Suppose, I daydreamed, my heroine, let’s call her Hannah, was ladling out beet soup one Shabbat, soup so hot and steaming it made her hair spring into tiny curls. She plunged the silver soup ladle deep into the tureen but she dropped the handle when it grew too hot and it slid into the bowl, coming to rest against the curve of the bottom.

She took an identical spoon down from the cupboard. With her hands still stained red from the beets, she crossed one spoon over the other to form the letter X.  An idea took shape in her mind of an instrument that could bring a child’s head farther down the birth passage and hasten deliveries.

She made a rough sketch and took it to the silversmith, directing him to fashion a device, sculpting the bowl of the ‘birthing spoons’ more deeply than an ordinary spoon, and making the handles longer. A hinge held the two spoons together in the middle, so that they could be opened and closed like a pair of scissors.

At first, Hannah practiced in private by extracting onions from the cavities of raw chickens. When her dexterity improved, she used them at confinements, draping a bed sheet over the mother’s bent knees so she could not see and shooing all of the other women from the room. Midwives were burned as witches for less cause than this, so Hannah knew she must be circumspect.

And so from this seed of an idea―a pair of silver spoons in the ghetto museum ―my story grew into a novel about a conservative, sheltered woman who chooses to defy the law to deliver a Christian baby so that she may rescue her beloved husband who is a slave on the island of Malta.

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Thank you, Roberta! Thanks to the publisher, I have one copy of The Midwife of Venice  to give away. To enter, please fill out the form below. The winner will be contacted via email on Friday, February 24. Due to publisher restrictions, this giveaway is open to US citizens only.

Author Guest Post: Eva Stachniak, Author of THE WINTER PALACE

Yesterday, I reviewed The Winter Palace by Eva Stachniak.  Today I’m thrilled to present a guest post by Eva about the research she did in writing this book:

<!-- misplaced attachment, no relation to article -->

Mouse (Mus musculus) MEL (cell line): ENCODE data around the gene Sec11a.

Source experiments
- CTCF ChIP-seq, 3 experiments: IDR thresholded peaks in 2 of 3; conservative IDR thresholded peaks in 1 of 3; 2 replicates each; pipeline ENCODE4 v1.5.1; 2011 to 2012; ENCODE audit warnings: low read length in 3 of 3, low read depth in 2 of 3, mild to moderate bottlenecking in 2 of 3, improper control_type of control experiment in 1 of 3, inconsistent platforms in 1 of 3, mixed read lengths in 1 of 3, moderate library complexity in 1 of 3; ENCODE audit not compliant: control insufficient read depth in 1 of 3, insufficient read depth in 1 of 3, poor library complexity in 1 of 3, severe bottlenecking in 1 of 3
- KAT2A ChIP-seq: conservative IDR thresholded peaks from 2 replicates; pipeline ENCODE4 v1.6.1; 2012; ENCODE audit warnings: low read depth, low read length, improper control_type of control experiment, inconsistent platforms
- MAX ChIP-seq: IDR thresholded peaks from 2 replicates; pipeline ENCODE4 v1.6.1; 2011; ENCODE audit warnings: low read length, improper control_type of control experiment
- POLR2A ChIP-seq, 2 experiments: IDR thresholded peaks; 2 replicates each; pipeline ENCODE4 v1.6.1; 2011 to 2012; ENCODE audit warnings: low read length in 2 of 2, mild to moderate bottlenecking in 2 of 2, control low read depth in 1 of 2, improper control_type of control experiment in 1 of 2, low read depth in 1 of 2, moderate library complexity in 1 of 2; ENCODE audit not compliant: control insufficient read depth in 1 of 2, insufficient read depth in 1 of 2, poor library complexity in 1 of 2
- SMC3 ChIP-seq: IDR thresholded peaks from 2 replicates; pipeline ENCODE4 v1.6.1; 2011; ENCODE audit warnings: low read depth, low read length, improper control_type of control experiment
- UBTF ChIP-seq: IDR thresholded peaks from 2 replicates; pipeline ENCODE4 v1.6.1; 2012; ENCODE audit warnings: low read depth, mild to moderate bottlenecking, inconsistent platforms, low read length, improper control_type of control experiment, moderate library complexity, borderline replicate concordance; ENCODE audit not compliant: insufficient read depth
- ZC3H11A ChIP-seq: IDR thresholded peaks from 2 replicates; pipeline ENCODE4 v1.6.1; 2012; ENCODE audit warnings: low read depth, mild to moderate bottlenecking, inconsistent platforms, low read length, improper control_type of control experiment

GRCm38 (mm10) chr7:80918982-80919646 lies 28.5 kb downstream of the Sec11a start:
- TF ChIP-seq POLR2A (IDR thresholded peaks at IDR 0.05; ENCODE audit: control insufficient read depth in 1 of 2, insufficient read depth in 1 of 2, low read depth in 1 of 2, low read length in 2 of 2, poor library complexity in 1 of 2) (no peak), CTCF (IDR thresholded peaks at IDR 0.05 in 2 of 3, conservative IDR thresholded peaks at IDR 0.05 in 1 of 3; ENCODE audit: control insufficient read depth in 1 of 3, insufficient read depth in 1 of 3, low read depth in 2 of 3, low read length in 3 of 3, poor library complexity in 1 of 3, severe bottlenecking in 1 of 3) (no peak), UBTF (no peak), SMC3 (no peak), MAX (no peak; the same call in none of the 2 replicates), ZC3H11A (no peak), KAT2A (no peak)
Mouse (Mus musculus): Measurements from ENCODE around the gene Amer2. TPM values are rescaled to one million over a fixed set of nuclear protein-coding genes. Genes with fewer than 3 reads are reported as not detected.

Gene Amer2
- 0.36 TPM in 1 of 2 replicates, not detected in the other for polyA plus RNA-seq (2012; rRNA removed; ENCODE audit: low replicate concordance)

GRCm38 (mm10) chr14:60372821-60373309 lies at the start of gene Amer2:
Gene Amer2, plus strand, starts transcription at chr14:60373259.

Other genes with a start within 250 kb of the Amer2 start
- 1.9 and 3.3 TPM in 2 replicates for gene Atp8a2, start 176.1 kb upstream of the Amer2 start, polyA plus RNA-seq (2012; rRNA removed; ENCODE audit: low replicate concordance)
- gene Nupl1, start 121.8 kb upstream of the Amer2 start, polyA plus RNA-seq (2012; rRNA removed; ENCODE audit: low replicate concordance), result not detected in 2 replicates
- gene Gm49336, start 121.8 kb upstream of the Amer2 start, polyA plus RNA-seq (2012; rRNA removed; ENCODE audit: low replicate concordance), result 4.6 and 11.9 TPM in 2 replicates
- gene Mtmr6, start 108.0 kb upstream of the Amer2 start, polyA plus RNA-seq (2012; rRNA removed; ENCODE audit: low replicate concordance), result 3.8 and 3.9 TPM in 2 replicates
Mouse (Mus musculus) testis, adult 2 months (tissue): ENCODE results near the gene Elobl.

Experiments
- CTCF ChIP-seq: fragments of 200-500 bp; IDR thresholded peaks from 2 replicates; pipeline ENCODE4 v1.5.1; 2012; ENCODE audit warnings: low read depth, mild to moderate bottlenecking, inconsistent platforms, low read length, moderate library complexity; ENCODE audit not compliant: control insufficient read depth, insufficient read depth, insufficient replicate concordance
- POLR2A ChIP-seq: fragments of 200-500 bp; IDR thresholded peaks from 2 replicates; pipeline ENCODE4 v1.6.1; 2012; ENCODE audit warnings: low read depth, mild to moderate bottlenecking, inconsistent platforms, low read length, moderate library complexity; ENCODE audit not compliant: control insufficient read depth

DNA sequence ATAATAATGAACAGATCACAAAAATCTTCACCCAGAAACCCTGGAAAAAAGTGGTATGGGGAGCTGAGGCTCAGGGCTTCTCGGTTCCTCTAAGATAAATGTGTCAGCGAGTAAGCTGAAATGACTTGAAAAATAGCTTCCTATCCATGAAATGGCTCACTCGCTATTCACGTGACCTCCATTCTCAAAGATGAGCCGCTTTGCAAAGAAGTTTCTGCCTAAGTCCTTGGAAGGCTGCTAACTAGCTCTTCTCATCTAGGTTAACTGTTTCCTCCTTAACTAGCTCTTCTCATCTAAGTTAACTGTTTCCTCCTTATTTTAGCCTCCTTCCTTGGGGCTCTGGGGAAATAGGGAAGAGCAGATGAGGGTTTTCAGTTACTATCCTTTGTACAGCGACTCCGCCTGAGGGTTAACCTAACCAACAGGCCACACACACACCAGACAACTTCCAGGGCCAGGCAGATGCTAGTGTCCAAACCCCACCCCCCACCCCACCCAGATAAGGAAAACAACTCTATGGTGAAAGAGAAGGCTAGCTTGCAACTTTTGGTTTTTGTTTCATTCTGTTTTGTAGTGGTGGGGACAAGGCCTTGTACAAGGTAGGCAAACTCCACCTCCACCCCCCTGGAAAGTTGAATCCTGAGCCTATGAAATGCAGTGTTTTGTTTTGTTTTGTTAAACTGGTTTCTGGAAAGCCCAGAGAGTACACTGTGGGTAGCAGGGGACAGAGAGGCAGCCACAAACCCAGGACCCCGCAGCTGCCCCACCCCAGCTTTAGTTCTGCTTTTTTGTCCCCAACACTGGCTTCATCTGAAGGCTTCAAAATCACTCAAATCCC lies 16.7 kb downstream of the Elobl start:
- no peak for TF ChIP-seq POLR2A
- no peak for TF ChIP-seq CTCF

When I decided to write about Catherine the Great I knew I had to go to St Petersburg and see the city where Catherine spent so many years of her life. I chose to go there during the white nights, because I live in Ontario, Canada, and I can imagine winter far easier than I can imagine constant daylight of the far north.

I knew it would be a unforgettable journey.

My husband knows how relentless I’m when I travel on a mission. I stop only when I’m too tired to make another step. Luckily for him, Russian food was on my research list, so we made frequent stops in Russian restaurants to sample bliny, smoked fish, borsch, and try some flavored vodkas.

What I searched for was imprints of Catherine’s presence. The Winter Palace itself offers some, but I knew the palace Catherine would’ve remembered burnt down almost completely in 1837 and has been extensively remodeled and rebuilt since. But some things didn’t change. The view from the windows on the Neva is still there, and so are the paintings Catherine collected, her jewels, her china, her carriage, her dresses. The Hermitage Museum also keeps a few rooms to illustrate how the palace looked under Peter the Great, and I could walk into these small, unassuming rooms, see tables covered by carpets rather than tablecloths, see his tools for he was an avid craftsman who loved to work with his hands.

The interiors least changed from Catherine’s times are located outside St Petersburg, in two magnificent palaces: Tsarskoye Selo (which in travel guides is called by its newer name Pushkin) and Peterhof. This is where I saw rooms commissioned by Catherine herself. I saw her study, her bedroom with a life-size porcelain figure of  Zemira, one of her favorite greyhounds, her gardens, as well as paintings, sculptures and wall coverings she had commissioned at various points of her life.

This is where I fully realized how clever Catherine was in what we would now call self-promotion. A sculpture of her? Yes, but it has to show her victorious, a ruler over nations which are bending at her feet, all under a spiritual patronage of Peter the Great. A portrait? Yes, but it must reflect one of her key goals. Establish her legitimacy, for instance, or make her victories well-known. Viewed from this perspective it is easy to appreciate the wisdom of commissioning a giant sculpture of Peter the Great in St Petersburg with its laconic inscription “To Peter I from Catherine II.” Or to have so many various representations of Russian military victories: on snuffboxes, on cutlery, on plates. I can almost hear Catherine’s thoughts: when they finish their borsch let them discover a victorious scene emerging at the bottom of the plate. Let them remember that I vanquished Turkey!

What an empress! What a woman!

Thank you, Eva! Thanks to the publisher, I have one copy of The Winter Palace to give away.  To enter, please fill out the form below.  Open to US citizens only.  The winner will be contacted via email on Monday, January 23.